For the last three years, one month, and seven days, Edward Snowden has been living in exile from the United States. On May 20th, 2013, he boarded a flight from Hawaii to Hong Kong after setting in motion the most powerful public act of whistleblowing in US history. In the months that followed, the public learned about programs collecting data on every phone call in the United States, attacking private networks run by Google and Yahoo, and hacking into the web’s advertising networks to turn them into tools of surveillance. In the weeks that followed, Snowden left Hong Kong for Russia, fleeing forced extradition by the US and its allies. He's remained there ever since.
But in the months ahead, there will be a unique chance to change that. An article in this week’s New York Magazine looks at Snowden’s life in exile and comes away with a unique insight into Snowden’s clemency plan. As Snowden’s central counsel, the ACLU’s Ben Wizner, puts it: "We’re going to make a very strong case between now and the end of this administration that this is one of those rare cases for which the pardon power exists."
A unique chance for Snowden
The implicit point is that if Snowden is going to come home, his best chance is a presidential pardon, which is unlikely to come from Hillary Clinton or Donald Trump. The final days of Obama’s final term are the best chance Snowden has, which gives Wizner and his team a little more than six months to make their case.
Like many such campaigns, it’s a long shot. President Obama has not said anything over the past three years to suggest he’s interested in pardoning Snowden, and it would be a significant break from his national security policy thus far. It would also severely alienate the intelligence community for years to come.
But there’s something more important than political blowback. Pardoning Snowden is the right thing to do, and if you care about a free and secure internet, you should support it. Snowden risked his life to perform one of the most pivotal public disclosures of our time, shedding light on surveillance systems that have grown far beyond the reach of democratic accountability. The documents he published — the source of his crime — have brought about profound changes in the way we build technology and communicate online. His continued exile is shameful, and ending it is a unique chance to reclaim the legacy of a president who has often failed to live up to his own promises of transparency.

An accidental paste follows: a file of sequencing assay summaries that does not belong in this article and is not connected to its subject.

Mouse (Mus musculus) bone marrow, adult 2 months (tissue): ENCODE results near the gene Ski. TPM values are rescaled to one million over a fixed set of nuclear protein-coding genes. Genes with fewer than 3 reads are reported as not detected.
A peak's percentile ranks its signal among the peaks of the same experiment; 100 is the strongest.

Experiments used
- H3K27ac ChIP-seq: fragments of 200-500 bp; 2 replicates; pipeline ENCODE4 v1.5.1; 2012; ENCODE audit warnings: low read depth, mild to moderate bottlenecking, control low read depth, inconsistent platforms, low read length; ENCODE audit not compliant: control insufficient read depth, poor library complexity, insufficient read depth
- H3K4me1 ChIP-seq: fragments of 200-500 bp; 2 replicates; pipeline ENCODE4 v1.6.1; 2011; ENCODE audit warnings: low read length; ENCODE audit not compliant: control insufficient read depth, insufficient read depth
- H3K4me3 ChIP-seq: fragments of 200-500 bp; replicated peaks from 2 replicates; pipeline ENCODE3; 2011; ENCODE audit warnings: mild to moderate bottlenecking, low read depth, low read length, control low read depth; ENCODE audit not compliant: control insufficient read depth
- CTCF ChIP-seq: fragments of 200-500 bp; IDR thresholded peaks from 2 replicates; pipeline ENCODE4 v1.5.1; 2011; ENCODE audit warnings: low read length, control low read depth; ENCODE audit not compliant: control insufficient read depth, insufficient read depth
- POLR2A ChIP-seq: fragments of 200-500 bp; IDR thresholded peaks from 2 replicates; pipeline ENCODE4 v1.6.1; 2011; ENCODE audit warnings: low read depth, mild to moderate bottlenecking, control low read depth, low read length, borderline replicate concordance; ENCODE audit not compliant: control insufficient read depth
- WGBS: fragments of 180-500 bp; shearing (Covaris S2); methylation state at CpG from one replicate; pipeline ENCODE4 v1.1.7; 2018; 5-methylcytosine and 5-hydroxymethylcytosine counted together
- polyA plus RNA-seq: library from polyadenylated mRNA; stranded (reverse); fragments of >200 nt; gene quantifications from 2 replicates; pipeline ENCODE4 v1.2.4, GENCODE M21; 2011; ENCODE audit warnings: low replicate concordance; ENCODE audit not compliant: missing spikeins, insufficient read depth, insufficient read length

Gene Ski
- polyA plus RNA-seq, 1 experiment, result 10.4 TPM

Clemency is particularly important because it will be impossible to defend Snowden’s leaks as a public service in court. He is facing charges under the Espionage Act, which makes no distinction between delivering classified files to journalists and delivering the same files to a foreign power. For the first 80 years of its life, it was used almost entirely to prosecute spies. (Daniel Ellsberg of the Pentagon Papers was a rare exception.) The argument Wizner is making now — that Snowden’s disclosures were in the public interest, and strengthened the nation rather than weakening it — couldn’t be made in the context of an Espionage Act trial. As long as classified documents were disclosed, which they indisputably were, then all other questions are moot.
"This is one of those rare cases for which the pardon power exists."
For Snowden’s critics, that’s as it should be. Secrecy plays a vital role in our intelligence agencies, safeguarding crucial information and saving lives. Without some means of enforcing it, we would be unable to perform the most basic functions of nationhood. There’s no doubt that Snowden’s disclosures disrupted intelligence collection, inflicting a real cost to the nation that should not be dismissed.
But the same secrecy that protects intelligence agencies has become a political tool to avoid accountability for their actions. Three months before the Snowden disclosures, Congress asked Director of National Intelligence James Clapper whether the NSA was conducting any bulk surveillance of US citizens. Clapper lied, saying no such programs existed. Other intelligence agencies have shown similar impunity, even spying on the Senate offices investigating them. Neither agency has faced any repercussions for their actions.
As a result of that impunity, it’s been left to whistleblowers to alert the public when a program oversteps the limits of the constitution. Snowden was not the first. Thomas Drake, William Binney, Kirk Weibe and Ed Loomis all spoke out against bulk collection from within the NSA and, when their objections were ignored, from outside the agency. They did not go so far as leaking classified documents, but they still faced severe legal threats as a result of their work in the public interest. Thomas Drake was charged with ten violations of the Espionage Act, charges that were only dropped after a police raid on his home and a wildly destructive prosecution. Other whistleblowers like Thomas Tamm have been barred from practicing law or faced years of retaliatory investigations for charges that never materialized.
As President Obama reaches the end of his second term, those prosecutions are a central part of his legacy, and a shameful one. The president has prosecuted more whistleblowers under the Espionage Act than all presidents before him combined. His Justice Department has vastly expanded the scope of the law, turning it from a weapon against the nation’s enemies to one that’s pointed against its own citizens. The result will be less scrutiny of the nation’s most powerful agencies, and fewer forces to keep them in check.
With Snowden’s push for clemency, the president has a chance to complicate that legacy and begin to undo it. It’s the last chance he’ll have.